"Do you love mc?" ' p, "Oh, I love you so much!" "How much do you love mc?" '"Oh, I love you so much that I can't tell you how much I do love you." "Do you really love mc as much ai that?" "Oh, yes." "Don't you love mc any more thia that?" "Oh, yes, I do. I love you so mu<i that I can't even tell you how little it is that I can't tell you how much. I lovi you. And do you love mc?" "Oh, yes, co much." "How much do you love tn»?" "I love yon just as much as you hit* said you couldn't tell mc how much yoa love mc." 'SDon't you love mc any more that that?" "Oh, yes. I love you as much as I can't tell you how much you couldn't tell mc. Do you love mc ac mu<;h ai that?" "Oh, yes. I love you more than thai: I love you so much that if what both o! us cannot tell the other how much- w«" love should be put together, I would still love you so much more than tjhir that I couldn't begin to tell you h6W much more I couldn't tell you. Obi pleaee, say you love mc more thaa this!"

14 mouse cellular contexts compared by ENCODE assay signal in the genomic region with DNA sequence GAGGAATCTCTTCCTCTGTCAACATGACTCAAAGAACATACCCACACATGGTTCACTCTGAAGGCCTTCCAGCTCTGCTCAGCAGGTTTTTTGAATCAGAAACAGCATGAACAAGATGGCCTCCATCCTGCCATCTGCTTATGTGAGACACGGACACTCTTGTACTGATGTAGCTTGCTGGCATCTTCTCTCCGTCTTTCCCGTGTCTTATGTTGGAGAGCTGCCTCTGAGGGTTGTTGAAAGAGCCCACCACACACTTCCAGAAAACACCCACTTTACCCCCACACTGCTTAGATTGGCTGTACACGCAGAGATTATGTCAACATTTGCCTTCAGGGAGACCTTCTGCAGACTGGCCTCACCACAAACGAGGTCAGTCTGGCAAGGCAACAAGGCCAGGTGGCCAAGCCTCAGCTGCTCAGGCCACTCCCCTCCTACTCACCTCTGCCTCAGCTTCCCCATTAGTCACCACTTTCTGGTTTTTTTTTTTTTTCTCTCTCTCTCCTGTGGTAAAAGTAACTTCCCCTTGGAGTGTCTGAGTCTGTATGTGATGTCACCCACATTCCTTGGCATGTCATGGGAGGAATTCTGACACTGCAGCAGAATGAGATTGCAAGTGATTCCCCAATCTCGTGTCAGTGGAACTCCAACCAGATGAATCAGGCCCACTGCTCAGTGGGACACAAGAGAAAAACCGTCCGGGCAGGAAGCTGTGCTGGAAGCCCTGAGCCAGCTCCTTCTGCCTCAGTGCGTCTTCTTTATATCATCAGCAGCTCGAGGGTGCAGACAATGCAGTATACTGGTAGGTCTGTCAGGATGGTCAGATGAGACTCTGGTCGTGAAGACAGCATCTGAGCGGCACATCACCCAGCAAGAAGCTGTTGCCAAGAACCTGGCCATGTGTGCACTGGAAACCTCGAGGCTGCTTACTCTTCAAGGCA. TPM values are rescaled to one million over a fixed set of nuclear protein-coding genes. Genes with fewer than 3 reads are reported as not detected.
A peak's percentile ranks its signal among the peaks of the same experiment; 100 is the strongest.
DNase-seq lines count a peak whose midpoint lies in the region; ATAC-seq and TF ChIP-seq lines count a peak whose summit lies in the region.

"I do; I do! I love you so nro<& more that" .!

(Owing to a lack of unlimited space tSi remainder of this interesting convers* tion is indefinitely postponed.) CROWDED JOYS. He made his "pile' , very quickly, *nl chiefly by "plunging." Not long ago he visited the little town where he WM born and brought up. He was in too much of a hurry to stay long. In point of fact, his stay lasted five hours. The newspaper the next day came ant with this brief table of his activities while in his home town. It is significant and doubtless characteristic. Called on his old mother. Got shaved by the town barber, an! gave him a ten-dollar gold piece. Threw showers of quarters and h&lr dollars to the street boys. Was run home by a curious crowd. Bought a stock-farm for twenty-five thousand dollars, and gave it to an old friend. Visited the Home for Boys which h« founded when he first made his mofisy. Yelled at the son of a friend to come. and go to Europe with him, and took . him along. 1 Left for the coast at midnight witK. his wife and eon, after one of the great-: est days of his life.

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MERRIER MOMENTS., Auckland Star, Volume XL, Issue 80, 3 April 1909

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MERRIER MOMENTS. Auckland Star, Volume XL, Issue 80, 3 April 1909